From Niya to the Ballot Box: An Examination of Post-Colonial Moroccan Feminism Open Access

Buettner, Alexandria (2017)

Permanent URL: https://etd.library.emory.edu/concern/etds/qr46r171f?locale=en
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Abstract

Post-colonial Moroccan feminism is the result of a variety of influences on the country and her women. Of these influence, Islam is perhaps the one most closely tied with Morocco with regards to her political and cultural identity. The Moroccan monarchy derives its legitimacy from Islam and the King holds the title "Commander of the Faithful." Political changes in Morocco include the 2004 Mudawwana reforms which brought protesters to the street on both sides of the issue, many using Islam in their arguments. This is only one of the ways that Moroccan women have come into the public sphere in previously unseen ways. Female political involvement has increased as Moroccan women win seats in Parliament as a result of the quota system. Morocco's leftist party has a woman as its head. The role of women in the market, or suq, is also adapting and changing as the concept of niya become a thing of the past and a reason for nostalgia. All of these influence Moroccan feminism. Just because Morocco is a Muslim country, does not mean that all feminism is Islamic in nature. This generic labeling of all Moroccan feminism is inaccurate and misguided. There are a variety of feminist trends occurring in Morocco presently. These feminist trends can be categorized into three categories called Islamist feminism, Islamic feminism, and secular feminism. These categories are based on the ways that each trend uses Islam and its relationship to the religion.

Table of Contents

Table of Contents

Author's Note...................................................................................2

Safe Feminists.............................................................................5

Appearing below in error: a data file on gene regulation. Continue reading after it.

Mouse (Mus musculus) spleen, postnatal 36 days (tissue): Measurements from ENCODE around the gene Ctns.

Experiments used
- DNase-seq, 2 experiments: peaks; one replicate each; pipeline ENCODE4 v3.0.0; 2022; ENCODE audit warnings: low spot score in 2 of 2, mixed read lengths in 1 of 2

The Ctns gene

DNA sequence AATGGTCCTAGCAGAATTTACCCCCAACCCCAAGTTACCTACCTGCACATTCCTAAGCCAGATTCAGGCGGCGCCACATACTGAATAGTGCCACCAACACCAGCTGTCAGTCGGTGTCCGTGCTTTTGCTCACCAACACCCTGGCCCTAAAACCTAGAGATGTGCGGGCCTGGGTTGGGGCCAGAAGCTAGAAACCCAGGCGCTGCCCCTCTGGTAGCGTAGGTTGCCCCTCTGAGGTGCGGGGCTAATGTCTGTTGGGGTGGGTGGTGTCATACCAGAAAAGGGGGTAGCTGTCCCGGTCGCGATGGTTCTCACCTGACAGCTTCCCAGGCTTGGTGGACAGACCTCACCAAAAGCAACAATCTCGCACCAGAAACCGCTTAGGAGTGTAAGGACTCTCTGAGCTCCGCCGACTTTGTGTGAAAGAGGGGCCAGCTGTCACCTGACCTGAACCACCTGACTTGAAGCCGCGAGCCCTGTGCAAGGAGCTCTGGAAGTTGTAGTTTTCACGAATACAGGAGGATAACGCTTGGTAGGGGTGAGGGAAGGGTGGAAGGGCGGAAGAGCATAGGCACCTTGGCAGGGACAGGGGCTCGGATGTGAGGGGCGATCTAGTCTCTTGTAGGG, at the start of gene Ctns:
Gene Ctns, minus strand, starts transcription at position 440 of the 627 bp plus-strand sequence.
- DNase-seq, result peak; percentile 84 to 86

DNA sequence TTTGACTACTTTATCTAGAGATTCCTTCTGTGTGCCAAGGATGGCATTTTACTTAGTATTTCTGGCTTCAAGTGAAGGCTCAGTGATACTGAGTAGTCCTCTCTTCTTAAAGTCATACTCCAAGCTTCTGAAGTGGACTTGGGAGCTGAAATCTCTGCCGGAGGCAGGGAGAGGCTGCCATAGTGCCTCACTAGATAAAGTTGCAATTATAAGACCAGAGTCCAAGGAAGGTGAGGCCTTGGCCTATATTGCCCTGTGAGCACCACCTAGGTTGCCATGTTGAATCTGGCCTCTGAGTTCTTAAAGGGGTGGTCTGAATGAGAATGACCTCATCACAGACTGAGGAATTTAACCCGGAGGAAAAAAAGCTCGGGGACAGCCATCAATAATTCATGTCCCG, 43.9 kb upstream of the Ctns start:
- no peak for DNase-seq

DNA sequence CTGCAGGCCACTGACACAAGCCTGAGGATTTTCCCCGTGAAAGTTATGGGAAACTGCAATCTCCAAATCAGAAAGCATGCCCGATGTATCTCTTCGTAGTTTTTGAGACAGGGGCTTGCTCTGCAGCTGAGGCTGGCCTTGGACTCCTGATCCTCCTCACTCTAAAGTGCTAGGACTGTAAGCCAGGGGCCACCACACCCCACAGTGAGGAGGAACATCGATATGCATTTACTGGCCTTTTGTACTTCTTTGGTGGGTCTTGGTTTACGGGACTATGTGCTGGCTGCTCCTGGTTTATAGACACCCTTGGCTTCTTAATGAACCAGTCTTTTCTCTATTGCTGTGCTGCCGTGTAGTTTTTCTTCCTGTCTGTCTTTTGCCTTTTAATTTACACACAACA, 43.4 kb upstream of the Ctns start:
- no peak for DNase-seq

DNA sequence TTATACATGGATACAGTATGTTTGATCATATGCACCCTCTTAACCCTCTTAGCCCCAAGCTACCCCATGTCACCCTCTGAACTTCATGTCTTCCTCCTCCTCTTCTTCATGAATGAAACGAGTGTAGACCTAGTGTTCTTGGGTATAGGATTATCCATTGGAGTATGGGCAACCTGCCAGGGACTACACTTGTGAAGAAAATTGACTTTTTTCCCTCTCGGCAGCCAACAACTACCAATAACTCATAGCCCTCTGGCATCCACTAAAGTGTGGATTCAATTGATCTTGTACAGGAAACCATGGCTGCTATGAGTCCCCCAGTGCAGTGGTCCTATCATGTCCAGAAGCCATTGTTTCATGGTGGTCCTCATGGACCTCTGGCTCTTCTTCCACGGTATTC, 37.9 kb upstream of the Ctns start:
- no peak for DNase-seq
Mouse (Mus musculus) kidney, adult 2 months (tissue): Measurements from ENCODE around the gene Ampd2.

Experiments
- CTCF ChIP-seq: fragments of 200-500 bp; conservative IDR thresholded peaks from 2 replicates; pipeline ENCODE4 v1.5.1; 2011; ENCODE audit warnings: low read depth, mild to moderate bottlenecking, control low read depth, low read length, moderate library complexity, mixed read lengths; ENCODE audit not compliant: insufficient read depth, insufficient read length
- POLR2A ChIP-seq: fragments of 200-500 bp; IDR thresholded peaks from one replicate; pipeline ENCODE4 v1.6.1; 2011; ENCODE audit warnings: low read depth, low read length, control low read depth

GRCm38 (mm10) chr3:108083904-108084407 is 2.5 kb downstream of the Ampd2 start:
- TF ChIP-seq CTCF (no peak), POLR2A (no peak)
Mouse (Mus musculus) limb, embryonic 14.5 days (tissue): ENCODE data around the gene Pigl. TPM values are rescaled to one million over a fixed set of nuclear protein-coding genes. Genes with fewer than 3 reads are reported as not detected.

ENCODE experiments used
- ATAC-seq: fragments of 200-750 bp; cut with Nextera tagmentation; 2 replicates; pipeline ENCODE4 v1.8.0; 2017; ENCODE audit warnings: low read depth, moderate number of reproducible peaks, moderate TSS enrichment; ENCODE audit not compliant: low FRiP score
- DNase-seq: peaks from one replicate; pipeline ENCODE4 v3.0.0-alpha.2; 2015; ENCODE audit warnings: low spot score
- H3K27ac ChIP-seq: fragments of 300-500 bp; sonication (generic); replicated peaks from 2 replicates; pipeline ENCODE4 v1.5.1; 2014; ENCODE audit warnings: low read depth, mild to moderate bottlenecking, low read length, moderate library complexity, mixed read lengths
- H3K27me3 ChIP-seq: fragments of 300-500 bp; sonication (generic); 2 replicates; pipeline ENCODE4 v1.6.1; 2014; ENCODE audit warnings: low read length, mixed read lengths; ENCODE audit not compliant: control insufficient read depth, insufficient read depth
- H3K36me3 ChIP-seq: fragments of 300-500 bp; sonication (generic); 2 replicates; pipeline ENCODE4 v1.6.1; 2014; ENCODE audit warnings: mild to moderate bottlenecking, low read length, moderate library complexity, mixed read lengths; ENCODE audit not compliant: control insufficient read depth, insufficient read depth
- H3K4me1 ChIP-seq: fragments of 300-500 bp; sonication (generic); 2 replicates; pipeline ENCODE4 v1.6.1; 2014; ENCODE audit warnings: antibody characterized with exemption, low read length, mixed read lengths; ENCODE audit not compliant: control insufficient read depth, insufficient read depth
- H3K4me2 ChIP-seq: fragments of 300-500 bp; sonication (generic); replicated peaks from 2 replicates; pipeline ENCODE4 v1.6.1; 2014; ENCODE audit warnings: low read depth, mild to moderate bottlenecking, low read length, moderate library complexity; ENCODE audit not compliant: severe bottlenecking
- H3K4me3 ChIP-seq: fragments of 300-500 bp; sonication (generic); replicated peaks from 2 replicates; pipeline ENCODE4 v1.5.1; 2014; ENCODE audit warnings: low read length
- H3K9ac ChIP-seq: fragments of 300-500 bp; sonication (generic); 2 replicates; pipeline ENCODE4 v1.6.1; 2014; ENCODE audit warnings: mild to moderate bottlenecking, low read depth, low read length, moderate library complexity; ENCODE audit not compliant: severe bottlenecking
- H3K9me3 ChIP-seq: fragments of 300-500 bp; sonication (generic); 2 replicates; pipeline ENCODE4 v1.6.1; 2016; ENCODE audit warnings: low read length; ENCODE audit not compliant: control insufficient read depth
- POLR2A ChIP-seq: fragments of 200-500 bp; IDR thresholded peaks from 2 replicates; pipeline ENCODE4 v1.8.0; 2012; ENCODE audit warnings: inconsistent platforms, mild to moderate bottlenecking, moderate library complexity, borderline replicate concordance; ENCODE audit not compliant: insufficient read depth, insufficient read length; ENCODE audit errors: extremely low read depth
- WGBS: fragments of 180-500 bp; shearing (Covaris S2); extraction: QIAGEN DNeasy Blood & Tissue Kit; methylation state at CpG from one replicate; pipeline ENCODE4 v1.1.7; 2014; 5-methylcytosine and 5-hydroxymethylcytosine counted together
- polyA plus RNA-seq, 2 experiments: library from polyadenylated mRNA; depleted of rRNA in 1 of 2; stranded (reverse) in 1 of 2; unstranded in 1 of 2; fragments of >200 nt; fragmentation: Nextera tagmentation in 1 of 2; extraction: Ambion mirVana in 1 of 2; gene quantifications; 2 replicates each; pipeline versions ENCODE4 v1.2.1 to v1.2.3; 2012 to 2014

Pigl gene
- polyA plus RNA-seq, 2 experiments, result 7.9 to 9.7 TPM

Introduction.....................................................................................8

Islam and Moroccan Women...............................................................11

Morocco's Muslim History..............................................................12

Islamic Feminism: A Misleading Label.............................................16

The Moroccan King as "Commander of the Faithful"..........................21

Politics in Morocco............................................................................23

Introduction to Moroccan Politics...................................................24

The Monarchy.............................................................................25

The Mudawwana.........................................................................28

Youth in Morocco: Singledom and Education in a Changing World......35

Moroccan Women in the Public Sphere................................................42

The Princess Lalla Salma..............................................................42

Moroccan Female Political Participation...........................................44

Women in the Market........................................................................49

The Suq and the Transformation of the Countryside.........................49

Niya and the Women of the Suq....................................................52

Moroccan Feminism.....................................................................55

Feminist Trends in Morocco...............................................................55

Conclusion......................................................................................64

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